Bushwick, sandwiched between Williamsburg and Bedford-Stuyvesant, has long enjoyed the epithet “up-and-coming”-“emerging” even. But is Brooklyn’s new frontier ready for the Knickerbocker?
A third-generation family of grocers had owned the Scaturro Supermarket at 320 Knickerbocker Avenue since the 1970s. Although the residential space above it has been empty for 20 years, the market operated profitably until 2007, when Charles Scaturro heeded the call of rising prices and put it up for sale.
In the heady days of New York real estate, Hudson Companies–with a 26-year history of doing deals in marginal neighborhoods–bought this complex of nine buildings, with their crumbling Italianate arches and keystones.
The developer planned 49 high-end units, 10 of them penthouses with mezzanine fifth-floor balconies. Hudson is even going for LEED certification, something characteristic of tonier locales. The developer secured $18 million in mortgages from Wachovia in late August.
Then came, you know, the economy.
“We’re hoping that a year from now, as we’re looking to sell, the world will look a little different than it does now,” said Hudson project manager Alex Hurwitz, angst in his every syllable. They’re planning to keep the project in condos but may have to go rental, like several other projects in the area, if the market stays frozen.
“Well, maybe the longer it takes is something of an advantage,” he reasoned.
EITHER WAY, A PROJECT this big has an impact. Knickerbocker Avenue is a raucous commercial arterial, stuffed with 99-cent stores, hair salons, cuisine from most every country south of the border. There are several vacant shop fronts within a block of the condo project’s scaffolding, sometimes inhabited by homeless men. Long-time residents and local storeowners mostly see the new development as a sign of hope.
Tony Guosea, who was waiting by his car to see if parking police would ticket it on a holiday, has lived in the area since 1961-through the riots of the ‘70s, the white flight of the ‘80s. He remembers the Scaturro Supermarket affectionately, describing the well-stocked meat section with particular relish. Now, he says, there’s a drug den four blocks down, and Section 8 housing has allowed in all the “riffraff.”
“It’s like a Third World country,” he says. “Like a big sickness.”
Yoon Duk Kim owns a large grocery across the street from the Knickerbocker site. He says he’s “very happy” about high-income people moving in close to him–the way he tells it, at least things can’t get any worse. While stocking milk, he pours out his troubles: too many city officials fining him for violations; too few cops policing neighborhood crime. He can’t make enough money from the rent-stabilized apartments upstairs to pay for wages in the store, he says.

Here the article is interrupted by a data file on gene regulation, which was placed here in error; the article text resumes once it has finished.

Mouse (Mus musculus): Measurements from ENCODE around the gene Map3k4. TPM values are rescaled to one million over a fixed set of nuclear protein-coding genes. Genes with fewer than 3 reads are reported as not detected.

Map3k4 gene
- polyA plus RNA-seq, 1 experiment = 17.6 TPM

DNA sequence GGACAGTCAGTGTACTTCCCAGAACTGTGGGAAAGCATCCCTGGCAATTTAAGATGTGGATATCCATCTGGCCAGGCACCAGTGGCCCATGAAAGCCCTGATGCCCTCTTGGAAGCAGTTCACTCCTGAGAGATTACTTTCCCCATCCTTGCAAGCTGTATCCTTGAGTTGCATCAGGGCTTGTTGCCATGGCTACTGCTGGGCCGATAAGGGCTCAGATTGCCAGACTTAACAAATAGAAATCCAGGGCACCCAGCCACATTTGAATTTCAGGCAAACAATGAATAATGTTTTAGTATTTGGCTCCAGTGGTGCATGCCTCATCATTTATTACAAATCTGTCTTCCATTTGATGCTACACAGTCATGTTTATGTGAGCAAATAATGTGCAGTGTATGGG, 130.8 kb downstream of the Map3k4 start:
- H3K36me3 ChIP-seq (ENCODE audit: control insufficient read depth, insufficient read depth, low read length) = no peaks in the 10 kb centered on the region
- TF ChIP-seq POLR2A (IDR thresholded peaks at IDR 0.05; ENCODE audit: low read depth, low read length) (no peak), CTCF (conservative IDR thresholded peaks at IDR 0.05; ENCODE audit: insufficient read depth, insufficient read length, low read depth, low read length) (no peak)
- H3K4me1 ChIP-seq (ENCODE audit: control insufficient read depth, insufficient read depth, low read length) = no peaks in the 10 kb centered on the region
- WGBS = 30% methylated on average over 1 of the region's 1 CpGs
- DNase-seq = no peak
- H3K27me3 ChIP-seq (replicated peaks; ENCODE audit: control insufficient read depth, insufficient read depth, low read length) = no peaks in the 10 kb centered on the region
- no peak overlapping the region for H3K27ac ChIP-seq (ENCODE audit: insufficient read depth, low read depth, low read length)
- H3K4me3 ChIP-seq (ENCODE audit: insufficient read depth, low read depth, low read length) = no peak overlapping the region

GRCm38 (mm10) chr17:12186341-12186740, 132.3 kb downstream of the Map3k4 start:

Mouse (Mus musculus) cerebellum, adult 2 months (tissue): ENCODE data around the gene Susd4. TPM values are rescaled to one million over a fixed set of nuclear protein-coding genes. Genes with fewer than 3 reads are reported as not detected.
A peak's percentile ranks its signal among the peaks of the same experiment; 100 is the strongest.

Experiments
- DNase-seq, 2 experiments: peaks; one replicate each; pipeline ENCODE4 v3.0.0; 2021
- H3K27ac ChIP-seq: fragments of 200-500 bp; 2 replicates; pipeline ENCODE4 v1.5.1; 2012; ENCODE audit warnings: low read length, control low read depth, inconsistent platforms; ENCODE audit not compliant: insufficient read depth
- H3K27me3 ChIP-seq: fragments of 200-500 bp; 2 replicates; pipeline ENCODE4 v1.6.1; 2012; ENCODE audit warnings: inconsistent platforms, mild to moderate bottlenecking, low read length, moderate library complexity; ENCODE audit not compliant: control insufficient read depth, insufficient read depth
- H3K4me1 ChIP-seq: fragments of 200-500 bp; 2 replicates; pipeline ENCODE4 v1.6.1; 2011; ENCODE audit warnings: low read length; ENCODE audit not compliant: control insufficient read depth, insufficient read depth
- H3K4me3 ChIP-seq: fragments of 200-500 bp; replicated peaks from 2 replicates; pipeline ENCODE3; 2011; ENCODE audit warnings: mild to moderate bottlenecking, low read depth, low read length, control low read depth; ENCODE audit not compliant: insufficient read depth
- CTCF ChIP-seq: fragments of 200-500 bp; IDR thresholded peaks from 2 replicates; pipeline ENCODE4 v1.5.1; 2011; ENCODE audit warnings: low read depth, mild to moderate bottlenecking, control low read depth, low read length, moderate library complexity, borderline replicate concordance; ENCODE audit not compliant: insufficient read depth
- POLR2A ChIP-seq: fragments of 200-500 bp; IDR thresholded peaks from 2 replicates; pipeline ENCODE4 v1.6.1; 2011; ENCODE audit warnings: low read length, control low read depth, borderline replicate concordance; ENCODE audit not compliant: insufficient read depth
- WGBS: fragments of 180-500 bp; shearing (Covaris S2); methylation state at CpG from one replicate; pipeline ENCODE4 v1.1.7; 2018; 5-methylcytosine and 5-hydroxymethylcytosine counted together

“I don’t know how to survive,” he said. “It’s not fair, really. Right now, I don’t feel like doing business in New York.”
Charles Scaturro, who retains control over leasing of the Knickerbocker site’s ground-floor retail, isn’t sure what might go in there yet. Mr. Hurwitz said he’d like a nice café, maybe a bank.
Alfred Liarda, for three decades the owner of a gleaming clean pizza place kitty corner from the construction site, said he’d like to see more chain stores, like a Staples.
“The only thing we want is really something different, something that stands out, not another sneaker store,” Mr. Hurwitz said.
THE FUTURE RESIDENTS OF the Knickerbocker already have a welcoming committee. For the past decade, the neighborhood has seen an influx of younger artist types, drawn by low rents and an unpretentious atmosphere. Many congregate online at the lively and booster-ish http://www.BushwickBK.com.
“I don’t want it ever to turn into Williamsburg,” said local developer Jamie Wiseman. “What I think is neat about Bushwick is that it’s not overwhelmed by Wall Street guys and it’s not overwhelmed by hipsters. There’s no such domination here.”
Mr. Wiseman is an engineer of the Bushwick immigration. He and a partner, both 33, buy buildings, fix them, and rent them out at $1,500 for a two-bedroom unit. They’re skeptical of the marketability of condos in the area, but their apartments are a hot commodity, running, he says, only a 5 percent vacancy rate.
Shari Linnick, 35, is another Pied Piper, having lived two blocks down from the old Scaturro Supermarket for eight years. Now a financial analyst in New Jersey, she used to own a realty company, renting lofts in the area to artists (including a significant chunk of her own social circle). Ms. Linnick could barely contain her excitement about the new condos going in, speculating that they would sell well even in the current market. As for retail, she had a broad conception of what the neighborhood could use.
“Everything. Everything!” she said. A nice grocery store–she usually shops at the Whole Foods near where she works–and “dozens more bars and restaurants.” While a realtor, she sold the building where the upscale Northeast Kingdom later opened; it’s a cozy place on Wyckoff Avenue that many residents cite as a favorite.
“There’s thousands of people here who don’t have amenities geared specifically for them,” she said. “But that will come.”
Meanwhile, they can always walk to Williamsburg.